Would you pay top dollar for "red table wine"?
Wine experts might be guilty of occasional pretension, butsometimes we read snobbery into the wine world that isn’t there.For instance, how would you pronounce “meritage,” a word appearingon a growing number of wine bottles? More often than not, I hear”mer-i-TAHJ,” which presumes some sort of lofty French-ness. But”meritage” is simply a made-up word ― a contest-winningmerger of “merit” and “heritage” that rhymes with the latter. Itwas invented to identify an awfully good but potentiallymisunderstood group of wines made from blends of the classicBordeaux grapes: Cabernet Sauvignon, Merlot, Cabernet Franc, PetitVerdot, and Malbec (or Sauvignon Blanc, Semillon, and SauvignonVert for white). Until the early 1980s, a blend like that mighthave been called Cabernet Sauvignon, because a wine had to containonly 51 percent of a variety to be labeled as such. But it likelywould have been shoddy, since makers tended to use that freedom to”blend down.”
Blending up the best
Ironically, about the time regulators responded to themediocrity and raised the varietal content requirement to 75percent, many vintners were becoming convinced that the best winemight not be 100 percent ― or even 80 percent ―Cabernet Sauvignon. It might be 62 Cab, 18 Merlot, 14 Cab Franc,and so on. They were blending up. Trouble was, the only legal namefor the mix was ― and still is ― “red table wine,” atag people might associate with schlock.
Two strategies emerged. Early blenders, like Napa Valley’sJoseph Phelps Vineyards, gave their Bordeaux-style blends creativenames and relegated the table-wine bit to small print. The Phelps”Insignia” has since become a yummy, if pricey, legend. The secondapproach was to coin a new name for Bordeaux blends and try topersuade the Bureau of Alcohol, Tobacco, Firearms and Explosives(ATF) to recognize it. Thus, the Meritage Association ― nowsome 125 wineries strong ― was born.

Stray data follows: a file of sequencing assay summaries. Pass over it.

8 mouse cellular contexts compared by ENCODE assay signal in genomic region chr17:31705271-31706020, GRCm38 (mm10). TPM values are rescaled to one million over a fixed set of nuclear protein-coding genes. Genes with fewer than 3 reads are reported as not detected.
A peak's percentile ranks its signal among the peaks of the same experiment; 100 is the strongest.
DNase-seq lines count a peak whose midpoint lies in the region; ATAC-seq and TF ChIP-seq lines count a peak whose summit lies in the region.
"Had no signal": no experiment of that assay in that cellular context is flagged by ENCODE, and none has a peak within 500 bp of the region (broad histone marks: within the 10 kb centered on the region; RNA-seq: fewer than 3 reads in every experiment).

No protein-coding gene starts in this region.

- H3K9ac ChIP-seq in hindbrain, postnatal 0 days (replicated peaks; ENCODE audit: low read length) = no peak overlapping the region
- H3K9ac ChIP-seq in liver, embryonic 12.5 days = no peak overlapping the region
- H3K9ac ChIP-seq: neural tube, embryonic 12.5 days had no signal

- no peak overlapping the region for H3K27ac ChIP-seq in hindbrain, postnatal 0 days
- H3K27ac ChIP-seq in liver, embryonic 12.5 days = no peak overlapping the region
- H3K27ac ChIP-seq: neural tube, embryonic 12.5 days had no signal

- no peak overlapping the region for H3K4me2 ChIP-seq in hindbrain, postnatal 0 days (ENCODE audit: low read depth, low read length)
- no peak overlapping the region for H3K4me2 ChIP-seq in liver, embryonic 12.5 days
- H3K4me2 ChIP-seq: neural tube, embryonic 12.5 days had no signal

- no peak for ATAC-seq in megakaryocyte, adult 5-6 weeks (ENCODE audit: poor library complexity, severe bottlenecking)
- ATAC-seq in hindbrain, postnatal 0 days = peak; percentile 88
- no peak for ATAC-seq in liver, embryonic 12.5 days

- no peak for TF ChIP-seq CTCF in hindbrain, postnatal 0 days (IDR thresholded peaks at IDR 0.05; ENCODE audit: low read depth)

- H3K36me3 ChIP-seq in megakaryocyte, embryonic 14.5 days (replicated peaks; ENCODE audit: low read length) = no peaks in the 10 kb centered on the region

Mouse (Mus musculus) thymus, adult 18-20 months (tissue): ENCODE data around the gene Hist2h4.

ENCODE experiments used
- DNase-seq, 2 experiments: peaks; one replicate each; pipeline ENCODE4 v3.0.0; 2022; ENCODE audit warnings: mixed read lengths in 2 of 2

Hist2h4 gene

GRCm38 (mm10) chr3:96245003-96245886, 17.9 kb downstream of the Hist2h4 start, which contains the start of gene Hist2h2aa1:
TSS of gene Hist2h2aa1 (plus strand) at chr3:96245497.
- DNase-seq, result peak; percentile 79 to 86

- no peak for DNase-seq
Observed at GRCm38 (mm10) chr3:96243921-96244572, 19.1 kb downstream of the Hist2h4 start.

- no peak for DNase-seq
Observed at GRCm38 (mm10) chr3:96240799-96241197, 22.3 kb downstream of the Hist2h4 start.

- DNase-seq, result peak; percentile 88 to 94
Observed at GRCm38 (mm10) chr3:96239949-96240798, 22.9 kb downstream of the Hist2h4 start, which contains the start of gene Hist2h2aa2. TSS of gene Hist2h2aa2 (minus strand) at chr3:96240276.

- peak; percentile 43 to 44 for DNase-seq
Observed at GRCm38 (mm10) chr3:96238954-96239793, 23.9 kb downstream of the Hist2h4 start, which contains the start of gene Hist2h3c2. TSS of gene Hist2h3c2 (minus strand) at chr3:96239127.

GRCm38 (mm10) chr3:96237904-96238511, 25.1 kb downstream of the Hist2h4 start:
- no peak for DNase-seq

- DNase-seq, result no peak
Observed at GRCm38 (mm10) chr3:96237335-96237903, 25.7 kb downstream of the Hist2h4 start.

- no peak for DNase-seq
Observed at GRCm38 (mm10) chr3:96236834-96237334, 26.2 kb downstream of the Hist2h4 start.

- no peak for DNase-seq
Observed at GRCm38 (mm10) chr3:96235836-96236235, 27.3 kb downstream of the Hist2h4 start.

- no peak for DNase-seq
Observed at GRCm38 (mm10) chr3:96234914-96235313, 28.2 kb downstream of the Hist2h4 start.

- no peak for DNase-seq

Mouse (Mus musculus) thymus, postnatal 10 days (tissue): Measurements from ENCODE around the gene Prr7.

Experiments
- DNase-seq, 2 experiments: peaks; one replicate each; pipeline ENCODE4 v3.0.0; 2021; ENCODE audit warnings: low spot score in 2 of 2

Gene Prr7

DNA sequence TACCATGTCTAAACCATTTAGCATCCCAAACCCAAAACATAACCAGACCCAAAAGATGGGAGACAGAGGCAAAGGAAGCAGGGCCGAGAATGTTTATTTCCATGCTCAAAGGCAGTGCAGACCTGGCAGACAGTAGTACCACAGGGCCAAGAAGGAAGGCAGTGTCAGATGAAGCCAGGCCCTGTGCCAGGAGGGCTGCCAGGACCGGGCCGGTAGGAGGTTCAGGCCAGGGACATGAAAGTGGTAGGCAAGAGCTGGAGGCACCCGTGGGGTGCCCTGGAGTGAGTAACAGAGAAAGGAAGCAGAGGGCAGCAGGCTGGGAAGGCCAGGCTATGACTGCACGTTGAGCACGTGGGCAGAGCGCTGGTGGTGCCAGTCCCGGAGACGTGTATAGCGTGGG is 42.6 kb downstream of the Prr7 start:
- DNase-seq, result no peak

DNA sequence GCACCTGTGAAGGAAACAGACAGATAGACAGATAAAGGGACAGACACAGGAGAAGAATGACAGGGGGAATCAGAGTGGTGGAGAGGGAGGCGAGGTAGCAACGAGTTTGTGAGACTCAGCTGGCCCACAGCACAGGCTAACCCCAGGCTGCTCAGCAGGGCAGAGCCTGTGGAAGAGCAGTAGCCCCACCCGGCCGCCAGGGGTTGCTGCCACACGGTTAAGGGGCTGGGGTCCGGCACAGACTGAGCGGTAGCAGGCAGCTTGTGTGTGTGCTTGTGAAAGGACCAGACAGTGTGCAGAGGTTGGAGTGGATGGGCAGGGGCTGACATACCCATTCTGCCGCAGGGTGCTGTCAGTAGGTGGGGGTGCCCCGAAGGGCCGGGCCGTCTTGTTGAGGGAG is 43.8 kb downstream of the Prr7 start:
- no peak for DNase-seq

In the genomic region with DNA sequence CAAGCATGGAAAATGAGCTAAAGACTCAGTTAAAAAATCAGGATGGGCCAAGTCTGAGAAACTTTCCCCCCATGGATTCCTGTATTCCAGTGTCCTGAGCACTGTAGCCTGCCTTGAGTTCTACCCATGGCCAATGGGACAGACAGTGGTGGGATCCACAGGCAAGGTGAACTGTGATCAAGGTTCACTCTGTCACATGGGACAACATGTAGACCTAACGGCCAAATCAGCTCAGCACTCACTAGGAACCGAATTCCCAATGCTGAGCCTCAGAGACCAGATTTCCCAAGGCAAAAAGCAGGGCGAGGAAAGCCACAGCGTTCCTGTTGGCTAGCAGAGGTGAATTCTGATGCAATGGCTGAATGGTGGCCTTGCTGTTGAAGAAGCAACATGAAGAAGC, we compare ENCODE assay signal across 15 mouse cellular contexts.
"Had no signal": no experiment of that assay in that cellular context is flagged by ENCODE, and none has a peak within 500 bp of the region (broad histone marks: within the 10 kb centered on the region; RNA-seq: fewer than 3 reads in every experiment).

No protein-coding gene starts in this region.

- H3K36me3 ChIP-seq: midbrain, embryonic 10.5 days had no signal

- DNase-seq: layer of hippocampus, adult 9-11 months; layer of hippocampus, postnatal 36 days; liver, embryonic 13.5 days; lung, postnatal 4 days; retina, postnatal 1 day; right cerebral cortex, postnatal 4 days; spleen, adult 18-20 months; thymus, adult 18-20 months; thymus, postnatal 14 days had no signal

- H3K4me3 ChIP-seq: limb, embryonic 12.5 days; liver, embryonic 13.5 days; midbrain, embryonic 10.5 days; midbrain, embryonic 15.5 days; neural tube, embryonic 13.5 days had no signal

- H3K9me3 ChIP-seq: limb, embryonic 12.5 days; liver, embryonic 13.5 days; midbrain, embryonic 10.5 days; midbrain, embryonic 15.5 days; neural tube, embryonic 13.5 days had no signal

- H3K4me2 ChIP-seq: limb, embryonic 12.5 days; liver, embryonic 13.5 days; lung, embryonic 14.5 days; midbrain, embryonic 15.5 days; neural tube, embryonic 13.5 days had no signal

The fact that the ATF has never recognized Meritage wines as acategory doesn’t reduce their quality. As Michaela Rodeno, chair ofthe Meritage Association and CEO of St. Supéry Vineyards &Winery, explains, a Meritage ― which has to contain at leasttwo of the Bordeaux grapes but no more than 90 percent of one― is one of a winery’s best wines. “It’s a winemaker’slicense to play.”
St. Supéry’s own 2000 Meritage, named Élu (“elected”),is a beautiful wine from a tough year, full of dark cherries andcedar. In a blending session at the winery, you can test yourskills against winemaker Michael Beaulac’s ($75 per person,reservations required; 800/942-0809 ext. 47). It’s a hoot decidingif your Cabernet Sauvignon needs a few more milliliters of PetitVerdot to shore up some flabbiness.
That’s all the winemakers are doing. Even if the Meritagemoniker added to the things many of us don’t know about wine,there’s nothing stuffy about Bordeaux blends.
Bordeaux blends are some of the most prestigious wines made inthe West, and generally are priced accordingly. They’re perfect forwinter ― especially when a roast is coming out of theoven.
Beaulieu Vineyard “Tapestry” 2001 (Napa Valley), $40. Richand concentrated, with hints of vanilla, dark chocolate, espresso,licorice, and sweet pipe tobacco. A hedonistic mouthful.
Harrison Vineyards “Claret” 2001 (Napa Valley), $37. ThinkBordeaux: terrific structure, fine tannins, and loads of cassis,earth, and vanilla flavors, finishing with attractive blackberrypie notes.
Robert Craig “Affinity” 2001 (Napa Valley), $40. Enticingjuxtaposition of earth, mineral, and fruit flavors, with notes ofcocoa, eucalyptus, and espresso ― keeps you coming back foranother sip.
Sebastiani “Secolo” 2001 (Sonoma County), $30. Inviting,juicy blackberry aromas; flavors reminiscent of vanilla, darkchocolate, and espresso, and a long finish. A substantial wine thattastes like it costs a lot more than it does. ― Karen MacNeil-Fife